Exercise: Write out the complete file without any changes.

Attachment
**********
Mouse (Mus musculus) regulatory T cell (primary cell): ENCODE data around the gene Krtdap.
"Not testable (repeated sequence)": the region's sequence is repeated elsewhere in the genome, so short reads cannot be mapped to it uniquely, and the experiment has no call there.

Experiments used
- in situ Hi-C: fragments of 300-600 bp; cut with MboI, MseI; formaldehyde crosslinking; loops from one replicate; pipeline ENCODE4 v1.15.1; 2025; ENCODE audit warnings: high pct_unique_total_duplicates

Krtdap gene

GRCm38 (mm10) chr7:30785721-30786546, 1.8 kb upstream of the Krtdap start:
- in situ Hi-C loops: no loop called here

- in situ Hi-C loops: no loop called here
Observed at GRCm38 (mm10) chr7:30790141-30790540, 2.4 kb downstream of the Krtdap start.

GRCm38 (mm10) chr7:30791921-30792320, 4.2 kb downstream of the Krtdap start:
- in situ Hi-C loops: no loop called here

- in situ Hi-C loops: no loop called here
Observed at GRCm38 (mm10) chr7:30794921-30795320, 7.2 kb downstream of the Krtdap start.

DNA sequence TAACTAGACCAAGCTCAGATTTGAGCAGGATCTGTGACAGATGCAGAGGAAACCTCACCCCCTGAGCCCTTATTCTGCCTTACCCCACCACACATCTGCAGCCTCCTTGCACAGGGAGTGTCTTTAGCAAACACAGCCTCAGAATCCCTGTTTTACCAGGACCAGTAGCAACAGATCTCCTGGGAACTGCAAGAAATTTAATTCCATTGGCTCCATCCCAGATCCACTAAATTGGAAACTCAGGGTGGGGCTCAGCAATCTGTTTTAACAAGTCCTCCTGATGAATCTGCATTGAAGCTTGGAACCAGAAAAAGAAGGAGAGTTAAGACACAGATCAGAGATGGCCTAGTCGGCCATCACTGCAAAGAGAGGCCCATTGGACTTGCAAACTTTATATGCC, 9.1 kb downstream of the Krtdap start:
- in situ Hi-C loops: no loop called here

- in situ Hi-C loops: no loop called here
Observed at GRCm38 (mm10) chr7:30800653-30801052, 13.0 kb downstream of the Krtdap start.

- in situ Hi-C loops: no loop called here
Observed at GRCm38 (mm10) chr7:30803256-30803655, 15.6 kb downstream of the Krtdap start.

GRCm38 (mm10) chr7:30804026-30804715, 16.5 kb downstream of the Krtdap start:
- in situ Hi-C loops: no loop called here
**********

Mouse (Mus musculus) regulatory T cell (primary cell): ENCODE data around the gene Krtdap.
"Not testable (repeated sequence)": the region's sequence is repeated elsewhere in the genome, so short reads cannot be mapped to it uniquely, and the experiment has no call there.

Experiments used
- in situ Hi-C: fragments of 300-600 bp; cut with MboI, MseI; formaldehyde crosslinking; loops from one replicate; pipeline ENCODE4 v1.15.1; 2025; ENCODE audit warnings: high pct_unique_total_duplicates

Krtdap gene

GRCm38 (mm10) chr7:30785721-30786546, 1.8 kb upstream of the Krtdap start:
- in situ Hi-C loops: no loop called here

- in situ Hi-C loops: no loop called here
Observed at GRCm38 (mm10) chr7:30790141-30790540, 2.4 kb downstream of the Krtdap start.

GRCm38 (mm10) chr7:30791921-30792320, 4.2 kb downstream of the Krtdap start:
- in situ Hi-C loops: no loop called here

- in situ Hi-C loops: no loop called here
Observed at GRCm38 (mm10) chr7:30794921-30795320, 7.2 kb downstream of the Krtdap start.

DNA sequence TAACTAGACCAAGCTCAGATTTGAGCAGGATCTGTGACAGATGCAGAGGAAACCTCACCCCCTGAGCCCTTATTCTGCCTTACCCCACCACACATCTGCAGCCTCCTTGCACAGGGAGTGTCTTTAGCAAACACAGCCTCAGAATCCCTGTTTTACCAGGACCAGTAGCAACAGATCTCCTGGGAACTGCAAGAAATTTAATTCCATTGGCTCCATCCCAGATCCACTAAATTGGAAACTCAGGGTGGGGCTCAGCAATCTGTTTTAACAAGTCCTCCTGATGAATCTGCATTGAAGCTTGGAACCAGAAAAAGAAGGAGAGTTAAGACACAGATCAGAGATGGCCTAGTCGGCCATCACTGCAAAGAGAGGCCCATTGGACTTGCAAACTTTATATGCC, 9.1 kb downstream of the Krtdap start:
- in situ Hi-C loops: no loop called here

- in situ Hi-C loops: no loop called here
Observed at GRCm38 (mm10) chr7:30800653-30801052, 13.0 kb downstream of the Krtdap start.

- in situ Hi-C loops: no loop called here
Observed at GRCm38 (mm10) chr7:30803256-30803655, 15.6 kb downstream of the Krtdap start.

GRCm38 (mm10) chr7:30804026-30804715, 16.5 kb downstream of the Krtdap start:
- in situ Hi-C loops: no loop called here